The Application Of Tobit and Probit Estimation to Aggregate Data. Frederick I. Johnson, June 1983.
The Imprecision Of Traditional Welfare Measures In Empirical Applications, Frederick I. Johnson, June 1983.
Causality Tests For Market Extent Applied to Petroleum Products, Margaret E. Slade, June 1983.
Successful Efforts And Full Cost Accounting As Measures Of The Internal Rate Of Return For Petroleum
Companies, Marvin Rosenberg, June 1983.

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The Regressive Nature of Civil Penalties, Phyllis Altrogge and William F. Shughart II, June 1983.
Warranties, Tie-Ins, And Efficient Insurance Contracts: A Theory And Three Case Studies, Jeffery A.
Eisenach, Richard S. Higgins and William F. Shughart II, June 1983.
Intra-Firm Subsidization and Regulation: Do Profits Cover Losses, Or Do Losses Justify Profits, And Does
It Matter?, Oliver Grawe, June 1983.
Mergers and Market Share, Dennis C. Mueller, June 1983.
A Theory Of Cost And Intermittent Production: Some Antitrust Implications, Michael T. Maloney, June 1983.
The Usefulness Of Accounting Profit Data: A Comment On Fisher And McGowan, William F. Long and
David Ravenscraft, June 1983.
Forms Of Competition And Contracting In The Private Marketing Of Collective Goods, Earl Thompson,
August 1983.
The Measurement Of Firm Cost Curves In The Steel Industry, Robert P. Rogers, September 1983.
Tie-Ins Involving Bundles With Fixed Proportions Demand, Judith R. Gelman, 1983.
The Price and Profit Effects of Horizontal Merger: A Case Study, David M. Barton and Roger Sherman,
August 1983.
Age Discrimination In Credit Markets, Samuel L. Myers, Jr., May 1983.

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MISCELLANEOUS ECONOMIC POLICY PAPERS
Competition and Collusion In Electric Equipment Markets. An Economic Assessment, David Lean, Jonathan
Ogur, and Robert Rogers, July 1982.
Retrospective study of the famous electrical equipment price-fixing conspiracy of the 1950's. Concluded that
the conspiracy had raised prices in some markets, and that despite the remedies handed out in the case,
facilitating practices allowed some prices to be raised after the case was concluded.
The Determinants of Persistent Profits: An Empirical Study, Dennis Mueller, June 1983.
Concluded that persistent profits among large U.S. corporations stem from firm-specific factors such as
patents, rather than from barriers to entry.
Airport Access Problems: Lessons From Slot Regulation By The FAA: An Economic Policy Analysis, Donald
Koran and Jonathan Ogur, May 1983.
Estimated potential gains to consumers from using market system for allocating landing slots instead of the
present administrative system. Current losses estimated in the range of tens of millions of dollars per year.
Review Of The Economic Basis For Broad-Based Horizontal Merger Policy, Paul Pautler, forthcoming in
Antitrust Bulletin, Fall, 1983.
Part of the analysis performed in connection with merger guidelines, this article reviews much of the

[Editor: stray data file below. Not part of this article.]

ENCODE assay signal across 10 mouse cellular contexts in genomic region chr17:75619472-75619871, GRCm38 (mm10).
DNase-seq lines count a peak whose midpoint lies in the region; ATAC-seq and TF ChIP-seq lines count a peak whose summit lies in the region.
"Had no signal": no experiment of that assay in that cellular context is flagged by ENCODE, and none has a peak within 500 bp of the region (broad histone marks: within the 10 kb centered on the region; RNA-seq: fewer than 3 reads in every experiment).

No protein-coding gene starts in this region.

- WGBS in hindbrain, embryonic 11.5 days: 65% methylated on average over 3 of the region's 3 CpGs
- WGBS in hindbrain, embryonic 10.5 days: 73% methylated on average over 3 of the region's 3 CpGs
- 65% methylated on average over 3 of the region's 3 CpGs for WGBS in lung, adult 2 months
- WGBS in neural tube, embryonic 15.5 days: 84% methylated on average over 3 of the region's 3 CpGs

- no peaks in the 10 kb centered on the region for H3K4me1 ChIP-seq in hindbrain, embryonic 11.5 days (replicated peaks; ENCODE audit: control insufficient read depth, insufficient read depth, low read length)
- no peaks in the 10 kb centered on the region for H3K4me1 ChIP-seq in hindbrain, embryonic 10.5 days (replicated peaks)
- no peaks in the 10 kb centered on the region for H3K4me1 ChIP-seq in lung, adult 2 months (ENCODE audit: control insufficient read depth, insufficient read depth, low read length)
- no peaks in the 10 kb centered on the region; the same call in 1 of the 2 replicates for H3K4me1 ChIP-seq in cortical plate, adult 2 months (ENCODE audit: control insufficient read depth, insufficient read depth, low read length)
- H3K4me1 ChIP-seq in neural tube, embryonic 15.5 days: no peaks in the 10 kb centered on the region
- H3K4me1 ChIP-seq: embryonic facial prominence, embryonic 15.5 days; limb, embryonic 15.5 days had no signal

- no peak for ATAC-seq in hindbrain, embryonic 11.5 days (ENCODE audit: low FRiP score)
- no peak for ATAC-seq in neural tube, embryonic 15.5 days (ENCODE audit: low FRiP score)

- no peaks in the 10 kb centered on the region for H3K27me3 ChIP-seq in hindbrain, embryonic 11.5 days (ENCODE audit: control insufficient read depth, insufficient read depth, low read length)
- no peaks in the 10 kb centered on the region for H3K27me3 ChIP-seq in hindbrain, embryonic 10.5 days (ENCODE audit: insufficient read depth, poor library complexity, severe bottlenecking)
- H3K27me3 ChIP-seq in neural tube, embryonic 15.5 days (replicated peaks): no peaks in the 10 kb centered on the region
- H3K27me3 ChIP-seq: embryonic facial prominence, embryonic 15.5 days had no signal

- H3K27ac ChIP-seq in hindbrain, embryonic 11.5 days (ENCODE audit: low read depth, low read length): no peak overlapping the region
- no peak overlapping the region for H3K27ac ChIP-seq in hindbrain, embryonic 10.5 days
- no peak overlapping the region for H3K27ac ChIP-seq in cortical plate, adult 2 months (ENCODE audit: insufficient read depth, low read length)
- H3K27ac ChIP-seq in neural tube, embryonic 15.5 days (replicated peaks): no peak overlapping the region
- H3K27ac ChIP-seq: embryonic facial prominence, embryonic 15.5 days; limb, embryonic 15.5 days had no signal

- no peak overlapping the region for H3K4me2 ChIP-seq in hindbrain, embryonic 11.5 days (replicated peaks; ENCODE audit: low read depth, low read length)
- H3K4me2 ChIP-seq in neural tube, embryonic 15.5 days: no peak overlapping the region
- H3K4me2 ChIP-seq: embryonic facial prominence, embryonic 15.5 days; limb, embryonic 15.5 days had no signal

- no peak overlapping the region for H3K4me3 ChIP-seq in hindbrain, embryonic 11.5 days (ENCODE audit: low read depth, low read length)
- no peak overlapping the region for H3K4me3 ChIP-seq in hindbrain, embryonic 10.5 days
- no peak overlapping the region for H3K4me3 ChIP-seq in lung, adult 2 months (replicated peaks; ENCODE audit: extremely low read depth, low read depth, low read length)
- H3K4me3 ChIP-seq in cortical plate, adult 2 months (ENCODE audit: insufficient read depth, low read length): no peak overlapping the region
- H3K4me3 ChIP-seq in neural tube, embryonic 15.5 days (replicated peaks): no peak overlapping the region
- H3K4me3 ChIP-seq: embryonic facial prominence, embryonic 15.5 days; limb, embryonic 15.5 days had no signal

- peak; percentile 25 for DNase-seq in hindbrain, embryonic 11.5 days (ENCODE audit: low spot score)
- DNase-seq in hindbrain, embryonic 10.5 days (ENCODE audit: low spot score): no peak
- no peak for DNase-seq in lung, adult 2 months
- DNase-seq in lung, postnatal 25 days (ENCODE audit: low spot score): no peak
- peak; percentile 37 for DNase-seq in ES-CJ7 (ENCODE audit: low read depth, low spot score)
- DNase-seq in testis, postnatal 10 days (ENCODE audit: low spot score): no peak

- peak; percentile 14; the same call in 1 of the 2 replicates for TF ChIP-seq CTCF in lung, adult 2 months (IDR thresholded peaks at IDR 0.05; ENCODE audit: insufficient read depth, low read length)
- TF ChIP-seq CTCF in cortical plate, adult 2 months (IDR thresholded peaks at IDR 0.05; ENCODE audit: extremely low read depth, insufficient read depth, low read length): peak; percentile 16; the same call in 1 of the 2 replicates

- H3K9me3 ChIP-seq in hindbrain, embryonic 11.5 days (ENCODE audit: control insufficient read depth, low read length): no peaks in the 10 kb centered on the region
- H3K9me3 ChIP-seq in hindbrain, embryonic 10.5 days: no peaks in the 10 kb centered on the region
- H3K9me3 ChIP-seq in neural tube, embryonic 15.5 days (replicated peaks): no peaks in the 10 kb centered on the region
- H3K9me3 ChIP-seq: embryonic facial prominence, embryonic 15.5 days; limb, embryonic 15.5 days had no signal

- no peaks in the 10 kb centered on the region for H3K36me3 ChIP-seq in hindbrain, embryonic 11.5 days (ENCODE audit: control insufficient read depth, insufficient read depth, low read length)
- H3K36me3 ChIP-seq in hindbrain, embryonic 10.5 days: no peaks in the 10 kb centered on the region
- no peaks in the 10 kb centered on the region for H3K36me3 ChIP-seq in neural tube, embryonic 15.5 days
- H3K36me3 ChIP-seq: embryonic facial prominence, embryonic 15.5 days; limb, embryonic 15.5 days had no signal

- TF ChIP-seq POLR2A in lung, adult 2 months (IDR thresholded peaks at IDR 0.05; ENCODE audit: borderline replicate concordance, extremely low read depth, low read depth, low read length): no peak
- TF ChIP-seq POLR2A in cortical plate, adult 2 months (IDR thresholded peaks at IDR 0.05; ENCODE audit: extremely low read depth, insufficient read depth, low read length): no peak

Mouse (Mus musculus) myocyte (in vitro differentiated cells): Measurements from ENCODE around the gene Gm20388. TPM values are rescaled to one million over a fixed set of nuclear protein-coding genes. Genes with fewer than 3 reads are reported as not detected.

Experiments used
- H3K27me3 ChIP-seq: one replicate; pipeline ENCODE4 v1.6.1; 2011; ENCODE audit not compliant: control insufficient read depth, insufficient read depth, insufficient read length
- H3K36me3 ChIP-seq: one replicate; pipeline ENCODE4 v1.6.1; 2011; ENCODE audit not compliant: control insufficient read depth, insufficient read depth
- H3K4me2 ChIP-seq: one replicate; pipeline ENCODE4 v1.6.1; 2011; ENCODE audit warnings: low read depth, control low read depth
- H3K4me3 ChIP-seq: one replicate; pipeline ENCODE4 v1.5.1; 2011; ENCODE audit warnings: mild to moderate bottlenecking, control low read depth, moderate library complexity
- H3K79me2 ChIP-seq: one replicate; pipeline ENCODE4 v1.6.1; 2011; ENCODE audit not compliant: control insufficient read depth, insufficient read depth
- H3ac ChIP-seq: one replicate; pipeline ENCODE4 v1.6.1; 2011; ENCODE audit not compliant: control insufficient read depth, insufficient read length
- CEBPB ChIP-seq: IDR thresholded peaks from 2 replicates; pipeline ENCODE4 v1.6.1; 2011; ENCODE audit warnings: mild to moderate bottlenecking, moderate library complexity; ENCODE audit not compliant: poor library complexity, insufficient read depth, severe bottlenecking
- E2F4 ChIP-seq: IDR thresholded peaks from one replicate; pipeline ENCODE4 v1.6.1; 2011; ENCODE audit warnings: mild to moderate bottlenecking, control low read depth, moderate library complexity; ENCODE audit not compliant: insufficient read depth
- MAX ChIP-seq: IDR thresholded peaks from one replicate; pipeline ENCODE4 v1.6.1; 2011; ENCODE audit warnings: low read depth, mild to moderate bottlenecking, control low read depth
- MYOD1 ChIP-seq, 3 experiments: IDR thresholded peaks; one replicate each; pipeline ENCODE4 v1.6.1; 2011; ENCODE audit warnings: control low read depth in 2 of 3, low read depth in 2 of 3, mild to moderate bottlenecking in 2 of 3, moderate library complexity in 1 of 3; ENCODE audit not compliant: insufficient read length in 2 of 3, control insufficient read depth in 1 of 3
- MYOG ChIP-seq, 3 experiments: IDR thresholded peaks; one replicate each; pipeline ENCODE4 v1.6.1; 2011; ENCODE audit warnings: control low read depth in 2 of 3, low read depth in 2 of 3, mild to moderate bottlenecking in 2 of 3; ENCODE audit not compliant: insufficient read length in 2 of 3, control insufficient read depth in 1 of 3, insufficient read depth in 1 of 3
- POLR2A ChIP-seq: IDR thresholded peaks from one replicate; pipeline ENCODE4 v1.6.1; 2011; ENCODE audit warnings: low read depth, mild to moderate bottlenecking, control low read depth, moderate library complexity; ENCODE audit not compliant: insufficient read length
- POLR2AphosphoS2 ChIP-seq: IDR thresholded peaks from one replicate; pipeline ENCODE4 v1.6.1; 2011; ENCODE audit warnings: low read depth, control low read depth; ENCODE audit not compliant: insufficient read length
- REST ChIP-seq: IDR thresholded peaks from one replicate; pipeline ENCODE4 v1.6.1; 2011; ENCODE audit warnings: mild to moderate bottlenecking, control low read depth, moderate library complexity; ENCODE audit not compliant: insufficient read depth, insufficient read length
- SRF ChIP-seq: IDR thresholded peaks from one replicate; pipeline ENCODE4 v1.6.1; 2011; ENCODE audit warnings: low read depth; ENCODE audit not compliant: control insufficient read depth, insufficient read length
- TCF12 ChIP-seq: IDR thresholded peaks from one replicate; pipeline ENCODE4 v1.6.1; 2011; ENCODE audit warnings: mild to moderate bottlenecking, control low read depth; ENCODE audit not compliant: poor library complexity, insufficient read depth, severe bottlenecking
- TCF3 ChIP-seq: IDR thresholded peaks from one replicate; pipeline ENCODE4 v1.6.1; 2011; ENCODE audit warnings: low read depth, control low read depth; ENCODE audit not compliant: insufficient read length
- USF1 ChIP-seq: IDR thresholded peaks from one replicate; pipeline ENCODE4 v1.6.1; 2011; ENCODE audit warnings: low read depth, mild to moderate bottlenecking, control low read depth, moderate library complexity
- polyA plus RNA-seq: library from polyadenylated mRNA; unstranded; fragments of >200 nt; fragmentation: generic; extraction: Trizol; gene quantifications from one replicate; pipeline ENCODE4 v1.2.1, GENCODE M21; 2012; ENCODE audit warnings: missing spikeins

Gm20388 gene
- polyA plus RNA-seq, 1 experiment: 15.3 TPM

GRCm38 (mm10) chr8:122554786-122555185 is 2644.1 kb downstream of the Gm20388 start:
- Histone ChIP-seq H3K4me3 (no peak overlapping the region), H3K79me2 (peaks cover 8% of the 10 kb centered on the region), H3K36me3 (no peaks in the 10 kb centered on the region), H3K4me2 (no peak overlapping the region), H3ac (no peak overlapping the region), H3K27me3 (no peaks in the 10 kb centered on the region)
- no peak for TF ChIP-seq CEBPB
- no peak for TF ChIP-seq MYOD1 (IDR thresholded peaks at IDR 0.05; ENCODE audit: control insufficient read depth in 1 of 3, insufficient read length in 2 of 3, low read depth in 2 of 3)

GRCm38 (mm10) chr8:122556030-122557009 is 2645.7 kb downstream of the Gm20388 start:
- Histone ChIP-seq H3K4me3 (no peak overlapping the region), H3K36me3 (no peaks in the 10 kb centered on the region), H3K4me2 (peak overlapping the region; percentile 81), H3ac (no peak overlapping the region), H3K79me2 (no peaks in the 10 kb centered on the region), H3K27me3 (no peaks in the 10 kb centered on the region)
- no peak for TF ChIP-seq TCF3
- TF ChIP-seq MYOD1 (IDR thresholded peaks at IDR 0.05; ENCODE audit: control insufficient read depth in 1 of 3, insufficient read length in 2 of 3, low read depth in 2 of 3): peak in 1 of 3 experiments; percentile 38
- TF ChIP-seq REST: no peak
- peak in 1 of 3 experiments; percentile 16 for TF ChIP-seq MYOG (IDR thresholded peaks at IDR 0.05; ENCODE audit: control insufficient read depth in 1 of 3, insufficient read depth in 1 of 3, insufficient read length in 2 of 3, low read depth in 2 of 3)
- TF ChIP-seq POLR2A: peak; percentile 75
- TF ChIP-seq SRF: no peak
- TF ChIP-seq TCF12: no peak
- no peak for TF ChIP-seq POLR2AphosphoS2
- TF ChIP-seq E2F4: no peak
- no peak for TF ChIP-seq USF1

theoretical and empirical research produced since 1968 on the economics of horizontal mergers. Concludes
that the evidence underlying the pre-1968 consensus on merger policies was not as strong, consistent, or
unambiguous as had been thought.
When Would A Merger Creating A Monopoly Lead To A Lower Price?, Walter Vandaele, Alan Fisher, and
Robert Lande, forthcoming in California Law Review, December, 1983.
Identifies the cost and other conditions under which a merger transforming an industry from competitive to
monopoly pricing could bring a decrease in marginal costs sufficient to lead the new monopoly price to be as
low or lower than the pre-merger competitive price.

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LINE OF BUSINESS PROGRAM RESEARCH PAPERS
Sales-At-Risk: The Importance of Multi-market Contracts in American Manufacturing, Robert Feinberg,
December 1982.
Market Share, Concentration and Profits: Intra-Industry And Inter-Industry Evidence, William F. Long,
December 1982.
Economies of Integration, David J. Ravenscraft, December 1982.
R & D And Declining Productivity Growth, Frederick M. Scherer, May 1983.
Capital Costs and Profitability, John T. Scott and George Pascoe, September 1983.
The Usefulness Of Accounting Profit Data: A Comment On Fisher And McGowan (Franklin Fisher and John
McGowan, On The Misuse Of Accounting Rates Of Return To Infer Monopoly Profits, William F. Long and
David J. Ravenscraft, American Economic Review, March 1983.
An Alternative Interpretation Of Seller Concentration, Capital Intensity, and Profitability, John T. Scott and
George Pascoe, August 1983.
Firm Versus Industry Variability in R & D Intensity, John T. Scott, R & D, Patents, and Productivity, NBER
Conference Volume, Forthcoming September 1984.
Domestic Profit Advantages Of Multinational Firms, Anita Benviganti, August 1983.
International Transfer Pricing by U.S. Manufacturing Firms, August 1983.
Growth By Diversification: Entrepreneurial Behavior In Large-Scale United States Enterprises, Frederic M.
Scherer, August 1983.
Aggregate Production Function Results Using FTC Line Of Business Data, Memorandum from Meta Systems,
Inc. to Ed Leviton, EPA, June 1983.
Patent Equation Results From The FTC Line Of Business Data, Memorandum from Meta Systems, Inc. to Ed
Leviton, EPA, July 1983.